To put Morant through the motions, whether in front of a featureless high-rise window with a nondescript view of Manhattan beside him or in an ornate confessional, air clotted with incense, is symbolically the same. We can’t take him at his word that he’s trying, or will continue to try to alter and ultimately better his behaviour, because all our models up to now require — on a spectrum of severity — handwringing to bodily sacrifice.
The other layer of reality is that as a Black man, Morant’s contrition needs to be loaded. He won’t be given the same grace (e.g. trust) to be left alone to reflect as a white athlete would in his place. His sincerity has to be put on display, otherwise how will a white audience (and certainly majority white stakeholders) know it’s sincere enough?
And what’s the trade off? Freedom (though it’s cyclical, dependent on atoning and absolution, again and again). One of the interview’s most earnest moments comes in Morant’s answer to Rose asking whether he knew he was on Instagram Live, and what it was he was trying to do.
“Pretty much just trying to be free,” Morant says, “to use that as an escape.”
It was stupid to swing a gun around in a strip club at 3am. It’s stupid to do it anywhere. But we have all of us felt that kernel of escape in our gut, whether at opportune times or not, and wondered at its tremulous edges. What would open them further? What might spread them too far? What turns abandon into a chasm to fall into, versus a seed to nurture and yank the yields off for bites of provisional joy? Where Morant sought escape — and just in this instance, the others seem to me like juvenile mistakes he’s lucky have thus far not harmed the people involved or himself too badly — was outside our established societal rhythms of guilt and repentance, and he, as exportable figurehead for the NBA’s ongoing and future success, was sat down and asked to atone for it.
All gods love the repentant, multibillion-dollar corporations are no different.
In this situation, I don’t want to see Morant. I don’t want to see him chastened and moments later asked whether he thinks the Grizzlies can take the the West, like we’ve already forgotten the reason behind this grand production. I don’t want to see Morant at all. None of us should need to — that’s the whole entire point.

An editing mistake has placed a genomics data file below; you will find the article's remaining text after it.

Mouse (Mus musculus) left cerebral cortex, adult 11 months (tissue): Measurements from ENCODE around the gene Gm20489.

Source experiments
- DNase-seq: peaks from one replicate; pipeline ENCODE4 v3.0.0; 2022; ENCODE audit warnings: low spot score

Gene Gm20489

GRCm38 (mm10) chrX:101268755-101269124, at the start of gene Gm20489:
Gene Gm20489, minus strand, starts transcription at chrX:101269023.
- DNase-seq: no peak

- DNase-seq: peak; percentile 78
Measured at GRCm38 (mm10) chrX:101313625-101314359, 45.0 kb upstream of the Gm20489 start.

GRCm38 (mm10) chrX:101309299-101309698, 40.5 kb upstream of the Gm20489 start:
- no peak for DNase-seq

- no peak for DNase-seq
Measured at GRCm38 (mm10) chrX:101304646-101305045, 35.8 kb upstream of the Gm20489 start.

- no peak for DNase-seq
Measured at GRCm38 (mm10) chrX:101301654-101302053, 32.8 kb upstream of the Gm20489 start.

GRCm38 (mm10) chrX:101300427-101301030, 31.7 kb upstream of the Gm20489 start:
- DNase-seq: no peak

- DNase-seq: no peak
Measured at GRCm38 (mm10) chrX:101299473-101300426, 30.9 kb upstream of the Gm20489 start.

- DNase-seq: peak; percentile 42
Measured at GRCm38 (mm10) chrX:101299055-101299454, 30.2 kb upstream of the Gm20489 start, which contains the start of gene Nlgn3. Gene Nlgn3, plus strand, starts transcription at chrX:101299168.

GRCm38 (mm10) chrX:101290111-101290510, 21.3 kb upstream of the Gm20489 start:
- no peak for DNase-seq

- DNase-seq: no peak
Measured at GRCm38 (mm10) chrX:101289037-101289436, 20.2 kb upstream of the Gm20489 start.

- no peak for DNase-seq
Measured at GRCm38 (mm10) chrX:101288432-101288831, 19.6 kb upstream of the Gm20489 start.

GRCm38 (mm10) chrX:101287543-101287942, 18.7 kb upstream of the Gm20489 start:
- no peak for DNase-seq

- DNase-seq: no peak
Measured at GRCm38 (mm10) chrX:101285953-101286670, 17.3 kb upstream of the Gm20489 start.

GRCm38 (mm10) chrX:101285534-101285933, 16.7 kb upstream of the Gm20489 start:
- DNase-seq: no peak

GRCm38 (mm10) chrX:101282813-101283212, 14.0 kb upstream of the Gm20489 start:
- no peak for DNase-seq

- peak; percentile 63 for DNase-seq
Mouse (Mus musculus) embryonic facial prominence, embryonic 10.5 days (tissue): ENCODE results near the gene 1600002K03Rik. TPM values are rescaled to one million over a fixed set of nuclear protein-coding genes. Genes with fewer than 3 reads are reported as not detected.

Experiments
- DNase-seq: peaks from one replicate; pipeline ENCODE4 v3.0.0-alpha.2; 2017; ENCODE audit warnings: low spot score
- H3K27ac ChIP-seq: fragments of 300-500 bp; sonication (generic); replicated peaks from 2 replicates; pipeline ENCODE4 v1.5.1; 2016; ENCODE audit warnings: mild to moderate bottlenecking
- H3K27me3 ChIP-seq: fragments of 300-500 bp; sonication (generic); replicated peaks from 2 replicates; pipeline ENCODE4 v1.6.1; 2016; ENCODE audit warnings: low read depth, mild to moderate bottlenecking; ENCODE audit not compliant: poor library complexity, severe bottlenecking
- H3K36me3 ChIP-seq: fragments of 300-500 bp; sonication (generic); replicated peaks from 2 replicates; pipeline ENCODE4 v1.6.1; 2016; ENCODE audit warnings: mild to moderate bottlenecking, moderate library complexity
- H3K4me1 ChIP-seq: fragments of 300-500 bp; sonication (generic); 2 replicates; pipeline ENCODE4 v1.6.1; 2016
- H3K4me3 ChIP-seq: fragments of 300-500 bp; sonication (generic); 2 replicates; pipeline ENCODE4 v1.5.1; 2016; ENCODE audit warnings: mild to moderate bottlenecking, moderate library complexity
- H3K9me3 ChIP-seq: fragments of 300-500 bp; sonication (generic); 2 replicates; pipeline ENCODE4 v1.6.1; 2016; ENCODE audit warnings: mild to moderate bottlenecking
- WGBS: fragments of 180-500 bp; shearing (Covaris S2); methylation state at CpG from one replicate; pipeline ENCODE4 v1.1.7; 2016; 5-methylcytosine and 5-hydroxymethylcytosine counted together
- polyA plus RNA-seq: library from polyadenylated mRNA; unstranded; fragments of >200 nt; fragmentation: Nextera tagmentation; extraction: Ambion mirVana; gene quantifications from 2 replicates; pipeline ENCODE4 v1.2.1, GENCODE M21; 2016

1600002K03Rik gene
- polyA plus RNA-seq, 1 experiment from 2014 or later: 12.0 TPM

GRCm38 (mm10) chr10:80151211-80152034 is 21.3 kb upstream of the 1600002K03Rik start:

I don’t want to see athletes like Morant, who’ve behaved poorly but in ways that don’t instantly fracture them from us, trotted out to make amends for the league like a well-lit and pre-recorded sign of the cross. To repair whatever snags in the fabric of public image the NBA thinks are there, waiting to rend future revenue to ribbons. The more this happens, the more it becomes mandatory. The more it becomes mandatory, the more it becomes meaningless.
What I did think, the first time I watched the interview, was what if they did this when it mattered? What if instead of turning the cameras on someone who has nothing to answer for in public, they turned them on someone to try and further the discussions and instances we still have no answers for when it comes to public rehabilitation? The league is rife enough with violent assault allegations and domestic abuse cases from its athletes and front offices that it is happy to put on ice forever, or to let its teams host polite press conferences about knowing full well the line of questioning will be cut when it gets too close, when it begins to actually press.
For real reform and rehabilitation that doesn’t rely on archaic models of atonement in perpetuity, for reform and rehabilitation that has a hope of ending cyclical violence and harm, we have to haul these things out in the open. Not knowing how to talk about assault and abuse, in the context of pro sports, is the byproduct of choosing not to talk about it. The legalities — closed cases, hearing dates — make logistics more difficult, but where there’s already proof of harm or admissions of guilt (“Do you have an understanding as to the word consent?” “No. But can you tell me?”) how hard would it be to walk between the lines and say just as much or a little more than Morant did, when asked about exact instances? To have meaningful conversation and tenable models of disclosure that push us, uncomfortably, somewhere better, instead of hollow motions of cinematic remorse where the recourse is already underway, if only we were able to leave it alone? Not very. But to invert atonement — make the small things big, make the big things invisible — so that it becomes endless, empty and symbolic, will always be easier.